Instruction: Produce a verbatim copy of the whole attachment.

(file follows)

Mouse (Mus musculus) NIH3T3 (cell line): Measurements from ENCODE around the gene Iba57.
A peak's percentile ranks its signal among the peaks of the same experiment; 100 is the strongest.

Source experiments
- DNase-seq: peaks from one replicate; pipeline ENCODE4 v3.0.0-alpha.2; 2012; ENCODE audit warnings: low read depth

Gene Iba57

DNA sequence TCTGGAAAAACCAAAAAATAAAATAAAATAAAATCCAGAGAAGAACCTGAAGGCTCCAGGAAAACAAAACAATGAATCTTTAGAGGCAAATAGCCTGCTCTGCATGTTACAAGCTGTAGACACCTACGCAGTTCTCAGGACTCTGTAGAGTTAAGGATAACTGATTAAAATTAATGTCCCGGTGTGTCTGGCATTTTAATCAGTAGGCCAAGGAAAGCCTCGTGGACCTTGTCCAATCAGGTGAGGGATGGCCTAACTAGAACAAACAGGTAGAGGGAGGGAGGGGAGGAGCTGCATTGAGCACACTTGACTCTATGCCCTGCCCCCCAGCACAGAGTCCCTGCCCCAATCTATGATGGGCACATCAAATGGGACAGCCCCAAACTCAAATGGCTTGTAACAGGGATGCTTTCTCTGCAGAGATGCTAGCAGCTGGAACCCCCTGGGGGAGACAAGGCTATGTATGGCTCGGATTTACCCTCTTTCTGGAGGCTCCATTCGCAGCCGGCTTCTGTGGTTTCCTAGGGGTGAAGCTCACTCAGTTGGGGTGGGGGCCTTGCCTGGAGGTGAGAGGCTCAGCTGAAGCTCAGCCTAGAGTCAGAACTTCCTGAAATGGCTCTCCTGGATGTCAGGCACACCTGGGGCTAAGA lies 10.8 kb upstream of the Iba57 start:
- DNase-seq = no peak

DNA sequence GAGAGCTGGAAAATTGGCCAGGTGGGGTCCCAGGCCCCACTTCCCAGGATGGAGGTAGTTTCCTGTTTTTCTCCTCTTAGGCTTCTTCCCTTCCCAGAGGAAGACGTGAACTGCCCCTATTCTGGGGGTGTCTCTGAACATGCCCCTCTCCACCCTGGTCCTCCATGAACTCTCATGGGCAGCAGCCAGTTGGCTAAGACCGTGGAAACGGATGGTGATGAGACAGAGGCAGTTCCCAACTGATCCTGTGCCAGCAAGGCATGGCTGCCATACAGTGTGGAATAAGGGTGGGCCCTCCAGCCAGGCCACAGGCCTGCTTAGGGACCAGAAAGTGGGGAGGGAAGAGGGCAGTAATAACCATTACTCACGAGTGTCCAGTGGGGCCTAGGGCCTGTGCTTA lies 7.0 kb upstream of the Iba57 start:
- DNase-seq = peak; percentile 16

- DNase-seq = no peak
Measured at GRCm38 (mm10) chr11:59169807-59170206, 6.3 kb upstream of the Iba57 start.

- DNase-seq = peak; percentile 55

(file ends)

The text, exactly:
Mouse (Mus musculus) NIH3T3 (cell line): Measurements from ENCODE around the gene Iba57.
A peak's percentile ranks its signal among the peaks of the same experiment; 100 is the strongest.

Source experiments
- DNase-seq: peaks from one replicate; pipeline ENCODE4 v3.0.0-alpha.2; 2012; ENCODE audit warnings: low read depth

Gene Iba57

DNA sequence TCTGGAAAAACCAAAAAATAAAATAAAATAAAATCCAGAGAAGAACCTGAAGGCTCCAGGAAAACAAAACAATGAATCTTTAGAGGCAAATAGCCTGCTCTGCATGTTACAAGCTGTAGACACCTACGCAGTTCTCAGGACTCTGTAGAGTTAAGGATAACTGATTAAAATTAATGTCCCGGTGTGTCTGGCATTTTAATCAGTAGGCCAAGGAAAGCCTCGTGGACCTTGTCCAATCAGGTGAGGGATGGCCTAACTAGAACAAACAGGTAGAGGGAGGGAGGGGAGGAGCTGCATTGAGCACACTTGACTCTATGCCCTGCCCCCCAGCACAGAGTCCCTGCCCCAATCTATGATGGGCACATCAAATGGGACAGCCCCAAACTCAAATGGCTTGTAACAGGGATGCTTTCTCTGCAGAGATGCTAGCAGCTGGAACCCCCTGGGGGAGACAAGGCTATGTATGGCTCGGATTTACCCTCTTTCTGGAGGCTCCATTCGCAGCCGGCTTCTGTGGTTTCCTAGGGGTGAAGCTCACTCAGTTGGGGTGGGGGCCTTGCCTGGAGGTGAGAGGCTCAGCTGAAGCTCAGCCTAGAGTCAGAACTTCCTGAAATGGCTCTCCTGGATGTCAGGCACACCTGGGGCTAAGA lies 10.8 kb upstream of the Iba57 start:
- DNase-seq = no peak

DNA sequence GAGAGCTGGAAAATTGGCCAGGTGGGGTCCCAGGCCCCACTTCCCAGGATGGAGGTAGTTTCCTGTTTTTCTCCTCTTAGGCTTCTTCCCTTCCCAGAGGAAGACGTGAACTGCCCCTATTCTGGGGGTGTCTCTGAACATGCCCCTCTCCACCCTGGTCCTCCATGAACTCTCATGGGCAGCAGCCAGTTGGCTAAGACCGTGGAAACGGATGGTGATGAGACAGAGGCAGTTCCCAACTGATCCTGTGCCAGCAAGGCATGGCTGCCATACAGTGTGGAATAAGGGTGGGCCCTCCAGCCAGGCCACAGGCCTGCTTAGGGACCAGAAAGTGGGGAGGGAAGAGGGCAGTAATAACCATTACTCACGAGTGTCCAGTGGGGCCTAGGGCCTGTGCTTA lies 7.0 kb upstream of the Iba57 start:
- DNase-seq = peak; percentile 16

- DNase-seq = no peak
Measured at GRCm38 (mm10) chr11:59169807-59170206, 6.3 kb upstream of the Iba57 start.

- DNase-seq = peak; percentile 55